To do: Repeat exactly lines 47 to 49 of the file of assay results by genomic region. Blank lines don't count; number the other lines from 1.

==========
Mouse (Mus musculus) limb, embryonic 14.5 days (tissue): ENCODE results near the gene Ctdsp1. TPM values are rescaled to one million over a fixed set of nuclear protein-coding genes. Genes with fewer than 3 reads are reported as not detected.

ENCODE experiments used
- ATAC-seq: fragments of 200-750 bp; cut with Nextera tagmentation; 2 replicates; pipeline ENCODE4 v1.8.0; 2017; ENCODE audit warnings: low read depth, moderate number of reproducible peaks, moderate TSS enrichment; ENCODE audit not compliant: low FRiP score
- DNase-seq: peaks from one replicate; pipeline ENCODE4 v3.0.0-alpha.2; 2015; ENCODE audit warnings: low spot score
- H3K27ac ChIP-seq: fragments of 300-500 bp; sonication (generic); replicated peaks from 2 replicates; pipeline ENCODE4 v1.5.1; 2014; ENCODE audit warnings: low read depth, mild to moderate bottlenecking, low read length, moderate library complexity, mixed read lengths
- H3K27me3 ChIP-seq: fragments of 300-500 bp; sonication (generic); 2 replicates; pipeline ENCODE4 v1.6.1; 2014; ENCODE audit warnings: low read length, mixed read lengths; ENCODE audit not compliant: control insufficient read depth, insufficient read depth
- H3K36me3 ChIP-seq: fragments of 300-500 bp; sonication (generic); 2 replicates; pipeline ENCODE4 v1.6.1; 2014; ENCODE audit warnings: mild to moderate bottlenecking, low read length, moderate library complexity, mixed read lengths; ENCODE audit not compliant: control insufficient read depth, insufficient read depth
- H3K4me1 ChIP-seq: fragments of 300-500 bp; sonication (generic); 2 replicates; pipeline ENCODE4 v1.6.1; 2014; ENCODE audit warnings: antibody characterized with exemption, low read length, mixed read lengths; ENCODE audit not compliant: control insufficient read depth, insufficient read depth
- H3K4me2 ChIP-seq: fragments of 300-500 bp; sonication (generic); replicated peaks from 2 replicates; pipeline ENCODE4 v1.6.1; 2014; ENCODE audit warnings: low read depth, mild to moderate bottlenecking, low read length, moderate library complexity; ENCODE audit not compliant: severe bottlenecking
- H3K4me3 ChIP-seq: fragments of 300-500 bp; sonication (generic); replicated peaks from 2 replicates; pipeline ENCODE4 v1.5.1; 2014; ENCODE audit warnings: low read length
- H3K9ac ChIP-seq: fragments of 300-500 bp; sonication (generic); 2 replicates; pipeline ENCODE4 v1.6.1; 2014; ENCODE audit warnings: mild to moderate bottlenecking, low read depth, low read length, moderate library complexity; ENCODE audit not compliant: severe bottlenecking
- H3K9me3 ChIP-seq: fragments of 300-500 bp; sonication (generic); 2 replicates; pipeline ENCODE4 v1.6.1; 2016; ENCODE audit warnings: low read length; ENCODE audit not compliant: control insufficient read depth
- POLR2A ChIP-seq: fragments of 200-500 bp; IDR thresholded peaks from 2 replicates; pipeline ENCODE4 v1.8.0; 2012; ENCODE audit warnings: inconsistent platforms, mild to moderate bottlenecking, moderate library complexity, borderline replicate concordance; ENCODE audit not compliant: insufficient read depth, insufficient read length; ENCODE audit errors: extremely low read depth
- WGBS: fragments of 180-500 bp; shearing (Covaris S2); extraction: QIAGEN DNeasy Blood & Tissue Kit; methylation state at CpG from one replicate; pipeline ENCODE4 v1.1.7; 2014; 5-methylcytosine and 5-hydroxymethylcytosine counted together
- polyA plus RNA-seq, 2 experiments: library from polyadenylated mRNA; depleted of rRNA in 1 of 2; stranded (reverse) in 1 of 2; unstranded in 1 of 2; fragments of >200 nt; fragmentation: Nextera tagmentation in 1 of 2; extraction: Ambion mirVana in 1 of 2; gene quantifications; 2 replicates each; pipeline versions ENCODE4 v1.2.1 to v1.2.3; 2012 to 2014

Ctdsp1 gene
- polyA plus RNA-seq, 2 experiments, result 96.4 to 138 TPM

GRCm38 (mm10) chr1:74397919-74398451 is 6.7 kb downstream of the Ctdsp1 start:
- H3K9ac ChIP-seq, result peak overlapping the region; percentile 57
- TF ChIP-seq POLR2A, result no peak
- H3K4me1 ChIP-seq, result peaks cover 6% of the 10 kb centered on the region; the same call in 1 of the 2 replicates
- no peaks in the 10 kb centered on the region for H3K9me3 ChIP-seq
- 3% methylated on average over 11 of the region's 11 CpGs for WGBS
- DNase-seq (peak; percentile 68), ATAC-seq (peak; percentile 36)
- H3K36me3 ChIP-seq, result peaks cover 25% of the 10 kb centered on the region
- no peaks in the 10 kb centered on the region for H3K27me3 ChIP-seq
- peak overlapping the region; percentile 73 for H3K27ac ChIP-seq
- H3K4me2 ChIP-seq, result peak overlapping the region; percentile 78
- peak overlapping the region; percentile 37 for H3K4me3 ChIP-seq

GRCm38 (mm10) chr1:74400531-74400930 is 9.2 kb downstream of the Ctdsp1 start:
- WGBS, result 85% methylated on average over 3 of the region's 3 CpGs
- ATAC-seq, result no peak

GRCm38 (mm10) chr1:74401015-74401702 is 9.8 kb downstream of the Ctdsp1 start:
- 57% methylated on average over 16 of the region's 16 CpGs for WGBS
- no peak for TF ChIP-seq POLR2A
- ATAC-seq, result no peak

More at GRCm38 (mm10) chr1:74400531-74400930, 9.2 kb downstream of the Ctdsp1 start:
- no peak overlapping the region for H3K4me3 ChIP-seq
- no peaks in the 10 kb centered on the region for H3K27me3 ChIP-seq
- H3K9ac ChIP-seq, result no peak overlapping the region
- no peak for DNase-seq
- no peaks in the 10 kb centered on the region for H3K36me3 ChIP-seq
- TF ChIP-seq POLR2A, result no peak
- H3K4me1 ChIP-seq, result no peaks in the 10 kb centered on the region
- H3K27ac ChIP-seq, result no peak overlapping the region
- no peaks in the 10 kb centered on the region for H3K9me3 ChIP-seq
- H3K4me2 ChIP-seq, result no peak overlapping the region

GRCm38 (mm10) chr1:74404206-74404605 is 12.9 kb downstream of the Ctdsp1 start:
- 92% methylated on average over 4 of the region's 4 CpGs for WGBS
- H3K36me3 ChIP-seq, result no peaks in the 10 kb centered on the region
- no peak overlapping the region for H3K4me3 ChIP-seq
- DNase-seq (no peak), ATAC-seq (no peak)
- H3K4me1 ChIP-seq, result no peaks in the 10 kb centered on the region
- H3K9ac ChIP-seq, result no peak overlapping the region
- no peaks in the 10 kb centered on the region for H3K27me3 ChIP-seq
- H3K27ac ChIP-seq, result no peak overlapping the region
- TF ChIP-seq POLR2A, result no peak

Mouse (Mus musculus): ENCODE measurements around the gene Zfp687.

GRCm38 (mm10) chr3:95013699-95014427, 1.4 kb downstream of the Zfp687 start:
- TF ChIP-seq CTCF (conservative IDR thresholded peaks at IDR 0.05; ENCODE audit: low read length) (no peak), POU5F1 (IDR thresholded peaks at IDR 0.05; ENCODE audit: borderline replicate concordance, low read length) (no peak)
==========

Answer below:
- H3K4me2 ChIP-seq, result no peak overlapping the region

GRCm38 (mm10) chr1:74404206-74404605 is 12.9 kb downstream of the Ctdsp1 start:
- 92% methylated on average over 4 of the region's 4 CpGs for WGBS